Former Sheriff Allman was of course very pleased that the RFP for the PHF had finally gone out since the PHF and the new jail wing are his top Measure B priorities these days, not the services that were promised for street people when Allman spearheaded the sales job for the measure which produced its large majority approval in 2017.

As a sort of afterthought, Allman casually observed, “There’s a misunderstanding that we squandered money away which is all inaccurate.”

“Inaccurate”? We’re the only entity in the County claiming that Measure B money has been wasted, so let’s look at the record.

The County spent about $5 million on a substandard four-bedroom house which could have been purchased on the Ukiah housing market for less than $1 million and which is now being used exclusively for about a half dozen of Camille Schraeder’s paying customers (i.e., reimbursable mental patients).

That sure sounds like squandering to us, especially since Measure B never even called for the “Crisis Residential Treatment” facility next door to Ms. Schrader’s admin offices on Orchard Avenue. The CRT was only built because the state’s offer of a half-mil grant as part of the $5 mil cost had a hard deadline.

Then we have the PHF itself, a 16 bed facility, twice as big as what was recommended by Measure B consultant Lee Kemper in his $60k “needs assessment” which Allman himself promoted in the early days of Measure B and which the Supervisors officially designated as the Measure B “strategic plan.”

So that’s $4 million squandered on the CRT and at least $10 million squandered on the PHF and nearly nothing spent on services or Ford Street. If Mr. Allman has evidence that any of that squandering is “inaccurate” we’d be happy to look at it. The failure to spend much Measure B money for services isn’t squandering in the literal sense, but squandering it on overpriced buildings instead of on the services called for by Allman’s own measure is not what we’d call prudent.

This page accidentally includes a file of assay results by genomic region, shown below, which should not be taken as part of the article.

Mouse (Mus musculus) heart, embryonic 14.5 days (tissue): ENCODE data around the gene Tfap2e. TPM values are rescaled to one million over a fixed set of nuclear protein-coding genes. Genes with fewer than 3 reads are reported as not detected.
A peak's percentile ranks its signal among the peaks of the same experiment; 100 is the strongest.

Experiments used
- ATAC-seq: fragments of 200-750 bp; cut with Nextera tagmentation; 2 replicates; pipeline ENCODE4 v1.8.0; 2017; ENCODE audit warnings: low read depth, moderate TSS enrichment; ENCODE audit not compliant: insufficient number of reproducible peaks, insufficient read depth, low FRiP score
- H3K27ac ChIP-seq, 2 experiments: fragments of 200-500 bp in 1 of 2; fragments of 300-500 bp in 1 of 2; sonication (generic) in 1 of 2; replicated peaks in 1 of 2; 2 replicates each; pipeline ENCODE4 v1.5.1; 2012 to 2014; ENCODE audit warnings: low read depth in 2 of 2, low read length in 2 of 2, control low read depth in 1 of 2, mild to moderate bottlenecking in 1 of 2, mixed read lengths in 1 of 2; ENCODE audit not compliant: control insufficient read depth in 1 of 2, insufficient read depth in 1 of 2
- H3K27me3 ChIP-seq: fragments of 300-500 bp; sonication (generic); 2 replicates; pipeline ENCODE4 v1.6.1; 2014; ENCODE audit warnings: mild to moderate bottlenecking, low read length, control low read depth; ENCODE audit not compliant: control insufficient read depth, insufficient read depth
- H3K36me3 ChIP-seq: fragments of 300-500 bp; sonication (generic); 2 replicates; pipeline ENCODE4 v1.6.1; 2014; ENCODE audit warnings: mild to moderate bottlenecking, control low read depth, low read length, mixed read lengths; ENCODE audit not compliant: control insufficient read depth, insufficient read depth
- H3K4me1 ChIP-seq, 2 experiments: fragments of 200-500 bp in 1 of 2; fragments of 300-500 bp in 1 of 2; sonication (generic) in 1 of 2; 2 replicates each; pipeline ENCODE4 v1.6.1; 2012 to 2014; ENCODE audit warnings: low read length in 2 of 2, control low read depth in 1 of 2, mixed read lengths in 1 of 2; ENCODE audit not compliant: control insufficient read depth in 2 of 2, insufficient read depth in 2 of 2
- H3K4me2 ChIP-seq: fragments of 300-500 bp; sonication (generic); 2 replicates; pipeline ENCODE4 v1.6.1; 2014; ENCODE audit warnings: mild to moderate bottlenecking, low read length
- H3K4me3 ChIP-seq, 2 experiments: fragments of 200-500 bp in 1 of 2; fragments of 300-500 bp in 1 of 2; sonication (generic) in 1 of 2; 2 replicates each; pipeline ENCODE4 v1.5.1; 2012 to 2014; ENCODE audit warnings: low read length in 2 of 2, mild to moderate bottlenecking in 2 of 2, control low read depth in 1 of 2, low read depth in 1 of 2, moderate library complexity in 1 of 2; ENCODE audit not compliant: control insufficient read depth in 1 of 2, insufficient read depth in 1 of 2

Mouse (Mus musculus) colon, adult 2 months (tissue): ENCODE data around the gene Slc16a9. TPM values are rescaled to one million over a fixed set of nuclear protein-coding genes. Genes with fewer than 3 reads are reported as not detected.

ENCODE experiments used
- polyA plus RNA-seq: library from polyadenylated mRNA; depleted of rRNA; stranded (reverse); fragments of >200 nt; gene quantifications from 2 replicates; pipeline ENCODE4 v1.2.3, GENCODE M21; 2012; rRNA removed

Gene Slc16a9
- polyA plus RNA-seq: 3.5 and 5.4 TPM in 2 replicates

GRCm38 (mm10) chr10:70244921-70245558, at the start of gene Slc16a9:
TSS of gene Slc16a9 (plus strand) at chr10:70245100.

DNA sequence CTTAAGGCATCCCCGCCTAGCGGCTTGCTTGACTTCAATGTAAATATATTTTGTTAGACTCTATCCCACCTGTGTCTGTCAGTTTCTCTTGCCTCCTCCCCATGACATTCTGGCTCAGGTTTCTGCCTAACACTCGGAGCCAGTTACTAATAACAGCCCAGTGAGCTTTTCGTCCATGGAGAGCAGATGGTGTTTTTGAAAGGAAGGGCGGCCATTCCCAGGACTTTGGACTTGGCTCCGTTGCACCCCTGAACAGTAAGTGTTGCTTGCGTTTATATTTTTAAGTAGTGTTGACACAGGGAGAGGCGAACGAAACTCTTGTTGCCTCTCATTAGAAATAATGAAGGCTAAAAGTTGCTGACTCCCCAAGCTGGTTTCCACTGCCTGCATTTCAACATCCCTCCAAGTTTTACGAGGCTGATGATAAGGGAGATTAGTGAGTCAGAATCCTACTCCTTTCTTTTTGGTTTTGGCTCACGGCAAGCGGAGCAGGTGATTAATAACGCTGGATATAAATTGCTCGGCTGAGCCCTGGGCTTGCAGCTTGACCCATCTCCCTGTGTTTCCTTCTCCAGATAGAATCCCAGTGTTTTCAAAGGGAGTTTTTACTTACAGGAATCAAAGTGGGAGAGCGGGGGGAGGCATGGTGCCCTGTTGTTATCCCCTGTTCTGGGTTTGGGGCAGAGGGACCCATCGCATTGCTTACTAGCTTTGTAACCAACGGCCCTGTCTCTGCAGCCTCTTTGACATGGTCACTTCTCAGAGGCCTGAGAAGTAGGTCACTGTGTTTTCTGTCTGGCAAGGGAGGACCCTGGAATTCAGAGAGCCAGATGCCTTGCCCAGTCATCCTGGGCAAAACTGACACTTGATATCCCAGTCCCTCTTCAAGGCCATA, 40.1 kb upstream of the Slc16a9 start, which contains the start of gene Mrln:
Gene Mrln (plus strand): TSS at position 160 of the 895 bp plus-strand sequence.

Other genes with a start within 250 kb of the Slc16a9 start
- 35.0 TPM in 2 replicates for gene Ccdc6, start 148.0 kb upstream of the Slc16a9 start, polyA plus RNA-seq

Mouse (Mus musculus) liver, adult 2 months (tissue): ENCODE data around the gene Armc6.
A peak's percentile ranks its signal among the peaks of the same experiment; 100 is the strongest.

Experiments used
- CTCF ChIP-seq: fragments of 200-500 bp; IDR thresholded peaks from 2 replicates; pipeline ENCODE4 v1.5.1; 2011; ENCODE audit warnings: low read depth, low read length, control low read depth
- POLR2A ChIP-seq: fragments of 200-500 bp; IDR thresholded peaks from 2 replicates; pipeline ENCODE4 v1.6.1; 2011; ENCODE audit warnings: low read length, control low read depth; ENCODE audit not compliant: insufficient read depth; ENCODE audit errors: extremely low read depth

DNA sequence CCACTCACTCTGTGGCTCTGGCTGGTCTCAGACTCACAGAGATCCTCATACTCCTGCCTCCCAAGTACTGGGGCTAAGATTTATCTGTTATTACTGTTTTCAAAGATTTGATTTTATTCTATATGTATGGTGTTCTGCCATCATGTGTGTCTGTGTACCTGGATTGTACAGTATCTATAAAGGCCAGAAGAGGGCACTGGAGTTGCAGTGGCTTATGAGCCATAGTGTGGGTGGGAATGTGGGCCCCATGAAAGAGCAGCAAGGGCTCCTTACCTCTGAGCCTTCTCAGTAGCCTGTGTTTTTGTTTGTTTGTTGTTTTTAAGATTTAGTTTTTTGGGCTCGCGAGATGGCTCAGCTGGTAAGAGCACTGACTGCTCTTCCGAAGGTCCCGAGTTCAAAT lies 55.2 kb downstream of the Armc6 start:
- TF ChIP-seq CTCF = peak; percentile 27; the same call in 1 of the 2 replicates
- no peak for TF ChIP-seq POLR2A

Allman’s denial that Measure B money has been squandered reminded us of Claud Cockburn’s paradoxical axiom: “Believe nothing until it has been officially denied.”

Allman did, however, bring up a good point about the upcoming PHF contract, asking Doug Anderson how the County/GSA would keep from being ripped off with sole-source change orders.

Anderson replied that they would try to see if the change order pricing was consistent with the basic contract and so forth.

There are two basic categories of change orders. 1. Add-ons and design changes initiated after the contract is awarded, and 2. Corrections to erroneous plans and specs that may be discovered by the contractor during construction.

The customer has some control over the first category because they don’t have to accept add-ons and revisions. But if the contractor finds errors in the plans and specs, or if certain specified equipment isn’t available and design changes are necessary to accommodate substitutes, those change orders can become a sole-source gold mine for a contractor, because the customer has very little choice but to approve them and pay for them, and the approval usually has to be fast because sitting on them would hold up progress while the change order is reviewed and processed.

If Mendo is lucky, their high-priced consultant/architect has provided solid plans and specs. If not, the cost and the schedule could become major problems.

Near the end of the meeting Chair Ebyam tried again to bring up the question of whether there would be any money left over for the services required by Measure B. Again Allman jumped in to suggest that the services question be put over to a future meeting.

Former Sheriff Allman concluded his remarks by requesting that the Measure B committee be ready for a special meeting between now and their next planned meeting on August 8 if something “goes awry,” such as if the bids in response to the RFP, currently planned to be opened near the end of June, are much higher than expected.

If the jail expansion project is any guide, the County may be in for serious sticker shock when those bids come in.

Glossing Over Incompetence